Amid our nation’s battle against the pandemic, education is a priority, alongside public safety and economic concerns. Much of the debate centers on the question: Should we resume classes in August? As a teacher in a public school, I ask instead: How should we decide?

I am reminded of when my advisory class begins choosing their senior high schools, asking themselves: this school or that school. Every year, representatives flock to our Grade 10 classroom promoting their schools with freebies, good-looking models, and glossy flyers. They sell their schools as if they were simply an enticing commodity.

Some of my students choose schools with a nice uniform, maybe even a population of heartthrobs. Some go for a school with a lot of extracurricular activities such as fairs, field trips, and concerts. Some go for a campus with stunning facilities. Bigger, supposedly better.

At the end of the day, however, a students’ education will not prosper solely among these perks and privileges. The outward appearance of the package, as well as its lofty promises, cannot guarantee quality education. It is so much more than that.

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When I first taught Grade 10 we started the school year in a new building. The floor had no tiles or coating. We had to apply floor wax mixed with kerosene. The walls were not painted. We had to scrub everything to get rid of the dust. There was no electric fan, only fluorescent lamps that would go out, so we sometimes continued our class without lights. Construction was still ongoing, the sound of the hammer, the smell of the paint, the movement of workers all around us.

My students experienced a crowded, distracting, messy school environment that lacked many things. But that did not hinder them. We all worked hard that year. Instead of complaining, they chose to pursue learning, becoming more decisive and persistent, as I constantly reminded them of the dreams they wanted to pursue.

At the end of the school year, they completed junior high school, some with honors despite their hardships. They went on to senior high schools knowing that the essence of education did not simply rely on the tangible, physical aspects. The success of any education resides in the mindset of the people: the student, the teacher, even the community. How far are we all willing to go? How strong is our passion? How determined are we to work hard amid all adversities?

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Now during this pandemic, it’s not only in choosing a school that worries students, parents, and teachers. We are also concerned about whether or not to resume the school year in August.

We have a long list of reasons not to begin it, but we are offered a lot of alternatives as well. It is about time to stop focusing on what we can’t do at the moment and start considering what we can. We cannot get too afraid or too cynical while there are still many out there busy trying to revive hope where possible.

I believe that schools should only resume if we can guarantee the safety of teachers and students, and that is based on one of the proposals of the Department of Education (DepEd). We cannot do it face-to-face. Whether distance education, online classes, modular approach, or whatever it may be, students will only learn if we understand the essence of education in our lives.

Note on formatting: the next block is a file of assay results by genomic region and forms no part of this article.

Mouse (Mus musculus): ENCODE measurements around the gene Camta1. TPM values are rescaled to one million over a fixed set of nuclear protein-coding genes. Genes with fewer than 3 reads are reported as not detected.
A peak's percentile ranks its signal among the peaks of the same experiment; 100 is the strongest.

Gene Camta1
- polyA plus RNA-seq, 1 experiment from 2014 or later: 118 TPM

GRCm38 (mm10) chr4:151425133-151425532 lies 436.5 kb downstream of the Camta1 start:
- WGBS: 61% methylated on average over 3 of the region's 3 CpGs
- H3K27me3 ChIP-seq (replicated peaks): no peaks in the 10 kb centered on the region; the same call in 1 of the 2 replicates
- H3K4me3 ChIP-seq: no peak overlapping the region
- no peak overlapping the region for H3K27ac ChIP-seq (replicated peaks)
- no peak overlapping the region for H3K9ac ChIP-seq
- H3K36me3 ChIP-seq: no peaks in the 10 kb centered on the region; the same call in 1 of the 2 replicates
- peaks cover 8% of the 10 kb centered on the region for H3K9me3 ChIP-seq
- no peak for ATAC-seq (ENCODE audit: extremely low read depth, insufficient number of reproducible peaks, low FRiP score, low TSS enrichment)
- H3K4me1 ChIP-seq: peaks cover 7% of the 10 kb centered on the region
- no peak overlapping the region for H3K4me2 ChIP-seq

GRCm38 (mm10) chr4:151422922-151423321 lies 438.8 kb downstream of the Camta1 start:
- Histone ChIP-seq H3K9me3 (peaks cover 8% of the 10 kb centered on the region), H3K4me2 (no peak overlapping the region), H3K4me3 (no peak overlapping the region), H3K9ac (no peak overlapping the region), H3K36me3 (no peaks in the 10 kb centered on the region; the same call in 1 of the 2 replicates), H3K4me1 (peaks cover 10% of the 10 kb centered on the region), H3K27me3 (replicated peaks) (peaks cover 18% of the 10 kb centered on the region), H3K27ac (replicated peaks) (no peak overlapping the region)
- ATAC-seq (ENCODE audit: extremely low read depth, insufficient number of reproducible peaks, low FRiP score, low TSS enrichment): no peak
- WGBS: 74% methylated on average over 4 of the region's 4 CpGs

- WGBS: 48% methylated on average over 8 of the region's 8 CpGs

Students, parents, teachers, administrators, local government units, and even the private sector work hand in hand to make sure that all students get equal access.

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We teachers will always keep doing our jobs, regardless of these dilemmas, not just because it’s our job, but because it is our calling. We will continue to serve our nation and teach our children. We are not asking for a perfect scenario, which we know may never come. We simply ask that all people involved, from students to teachers to parents, be taken into account. We teachers also need to be supported as well and not left in the dark.

Teacher training is a must, but it only succeeds when teachers are guided on theories translated into practices, strategies, and techniques based on actual performance. DepEd and school administrators need to engage directly with teachers, or those webinars are futile no matter how beautiful and promising they appear on slide decks.

Parents’ participation is also greatly needed. Parents should encourage their children to pursue an education in a modality that they can access and support teachers for their children. They should continue to let their voices be heard as educators continue to look for remedies.


Both national and local governments should provide the support needed to make teaching and learning possible. The entire nation is rooting for a component government that is not only capable of making dynamic decisions and policies but also decisive in providing services to all of its citizens.

Putting whatever efforts we can into educating our children is worth the gamble. We need to make sure that our youth are capable of surviving this pandemic, and working on the world even after the health crisis is over. It is only when we get our act together that our students will be able to receive an education, even in these most trying times.

Khristian Ross Pimentel is a public school master teacher in Antipolo City, having taught for six years. He is a graduate of UP Diliman with a master’s degree in educational psychology.

Source: Manila Bulletin (